It happens every year. Thirteenth of December. Thank god he don’t bring eleven more gifts. Twelve days of Christmas and all. Our little community just couldn’t handle much more tragedy. Whoever’s pulling this prank got a fucked up sense of the Christmas spirit. Some think it’s a curse, but I always figured it would be a blessing to know when you were going to die.
No one’s ever seen the Tree Trimmer. That’s what folks call him cause every year he hangs the ornaments out on Hatsix Road, and every year folks try and catch him in the act. But it never been done. Something always happens. One year the road got flooded. One year storm knocked down a bunch of trees. Tragedy always strikes. Yes, sir.
The ornaments dangle from the branches like drops from a fresh cut throat. Too many to count. It must take hours to put them all up. I mean, some of them are way up there. They’re all pretty much identical. Except for one. They all seen better days. Some of them got more scratches than they got red, but the name is always plain as day.
How the Tree Trimmer determines what name decorates the ornament is up for debate. The deaths don’t have much in common, in fact, nothing except for the Tree Trimmer. The poor fool who gets named starts counting out the days. Happy New Year, mother fucker. You got 364 more, maybe. There’s no reason or rhyme to it. Took quite a few years before they even figured out what was going on.
Some folks only had to wait a few weeks. Old man Jennings got hit by a car right after St. Paddy’s Day. Course he was drunker than a skunk and shouldn’t have been crossing the highway in the middle of the night. It’s almost like the Tree Trimmer knows the dumb ones and puts them out of their misery, but that ain’t always true. Last spring Julie Nichols got hit by lightning. Year before that Sam Perkins spun out on the ice going over Bull River Pass. They didn’t find his car for two weeks cause of the blizzard. Poor bastard. Just saying there ain’t no pattern.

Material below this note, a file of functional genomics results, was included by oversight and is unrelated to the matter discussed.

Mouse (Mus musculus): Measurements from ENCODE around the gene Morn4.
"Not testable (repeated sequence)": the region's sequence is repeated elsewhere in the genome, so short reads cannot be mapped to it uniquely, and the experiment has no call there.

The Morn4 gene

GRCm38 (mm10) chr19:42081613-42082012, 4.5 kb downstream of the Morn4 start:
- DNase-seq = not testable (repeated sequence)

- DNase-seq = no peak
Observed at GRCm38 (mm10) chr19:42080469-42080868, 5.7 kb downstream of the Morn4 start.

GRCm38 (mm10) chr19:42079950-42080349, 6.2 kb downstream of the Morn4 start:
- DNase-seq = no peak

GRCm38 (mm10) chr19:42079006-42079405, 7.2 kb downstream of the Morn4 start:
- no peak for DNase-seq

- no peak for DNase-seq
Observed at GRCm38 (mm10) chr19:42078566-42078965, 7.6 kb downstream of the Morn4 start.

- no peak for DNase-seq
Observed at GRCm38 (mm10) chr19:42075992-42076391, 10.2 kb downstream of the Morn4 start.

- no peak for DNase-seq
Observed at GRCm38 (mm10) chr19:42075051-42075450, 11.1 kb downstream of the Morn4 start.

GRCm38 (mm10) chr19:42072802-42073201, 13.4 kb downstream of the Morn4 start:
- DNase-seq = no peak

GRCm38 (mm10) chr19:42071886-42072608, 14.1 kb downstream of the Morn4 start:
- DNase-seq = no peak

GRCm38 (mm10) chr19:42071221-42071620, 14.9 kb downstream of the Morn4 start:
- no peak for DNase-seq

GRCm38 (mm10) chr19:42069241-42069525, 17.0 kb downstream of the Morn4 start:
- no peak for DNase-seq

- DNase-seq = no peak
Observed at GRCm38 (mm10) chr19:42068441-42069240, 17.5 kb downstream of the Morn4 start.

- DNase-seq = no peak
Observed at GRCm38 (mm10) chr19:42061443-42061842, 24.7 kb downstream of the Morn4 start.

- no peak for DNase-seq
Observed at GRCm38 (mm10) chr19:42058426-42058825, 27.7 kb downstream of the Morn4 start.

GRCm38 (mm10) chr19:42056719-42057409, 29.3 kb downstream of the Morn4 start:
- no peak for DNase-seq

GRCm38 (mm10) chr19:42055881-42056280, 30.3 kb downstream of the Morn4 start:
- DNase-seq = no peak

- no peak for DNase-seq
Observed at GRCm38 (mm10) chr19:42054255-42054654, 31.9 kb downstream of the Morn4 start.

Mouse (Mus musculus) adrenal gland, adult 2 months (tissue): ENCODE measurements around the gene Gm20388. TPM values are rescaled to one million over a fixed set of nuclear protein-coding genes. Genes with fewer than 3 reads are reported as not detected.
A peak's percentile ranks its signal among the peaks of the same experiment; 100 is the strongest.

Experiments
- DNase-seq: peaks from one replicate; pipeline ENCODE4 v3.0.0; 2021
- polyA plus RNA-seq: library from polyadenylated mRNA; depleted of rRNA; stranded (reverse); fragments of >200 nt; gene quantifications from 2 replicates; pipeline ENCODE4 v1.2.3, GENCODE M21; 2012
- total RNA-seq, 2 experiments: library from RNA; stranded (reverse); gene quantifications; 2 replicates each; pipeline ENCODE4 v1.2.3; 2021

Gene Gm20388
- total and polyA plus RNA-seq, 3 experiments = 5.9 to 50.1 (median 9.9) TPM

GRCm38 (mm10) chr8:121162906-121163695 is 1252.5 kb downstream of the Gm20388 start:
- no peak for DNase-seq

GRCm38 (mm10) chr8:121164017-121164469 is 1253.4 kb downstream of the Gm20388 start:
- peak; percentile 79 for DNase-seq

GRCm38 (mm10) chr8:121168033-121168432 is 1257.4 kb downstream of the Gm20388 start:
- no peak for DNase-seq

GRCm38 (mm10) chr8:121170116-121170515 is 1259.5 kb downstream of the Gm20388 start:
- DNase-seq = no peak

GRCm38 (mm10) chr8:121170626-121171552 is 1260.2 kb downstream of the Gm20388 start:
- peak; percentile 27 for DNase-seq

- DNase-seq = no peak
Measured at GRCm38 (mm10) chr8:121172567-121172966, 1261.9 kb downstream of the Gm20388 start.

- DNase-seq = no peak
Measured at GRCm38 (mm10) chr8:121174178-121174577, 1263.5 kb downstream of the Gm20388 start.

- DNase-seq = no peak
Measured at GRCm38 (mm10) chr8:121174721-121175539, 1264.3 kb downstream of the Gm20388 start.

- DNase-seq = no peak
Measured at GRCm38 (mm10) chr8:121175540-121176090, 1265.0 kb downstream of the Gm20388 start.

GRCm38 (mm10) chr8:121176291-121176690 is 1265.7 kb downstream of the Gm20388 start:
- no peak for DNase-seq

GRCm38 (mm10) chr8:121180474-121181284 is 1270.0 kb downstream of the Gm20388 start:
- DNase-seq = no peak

This year me and my buddies volunteered to collect all them bulbs. I’ve climbed a dozen trees so far, but no name. My best friend shimmies up the tree next to mine trying to reach the ones at the top. He grabs an ornament and inspects it for a name before dropping it like he was snake bit. It shattered into tiny slivers that disappear into the rotted layer of leaves below us.
“Way to go. Did you see a name on it?”
Billy’s eyes locked on mine wider than a mustang’s.
“There weren’t no name on that one.”
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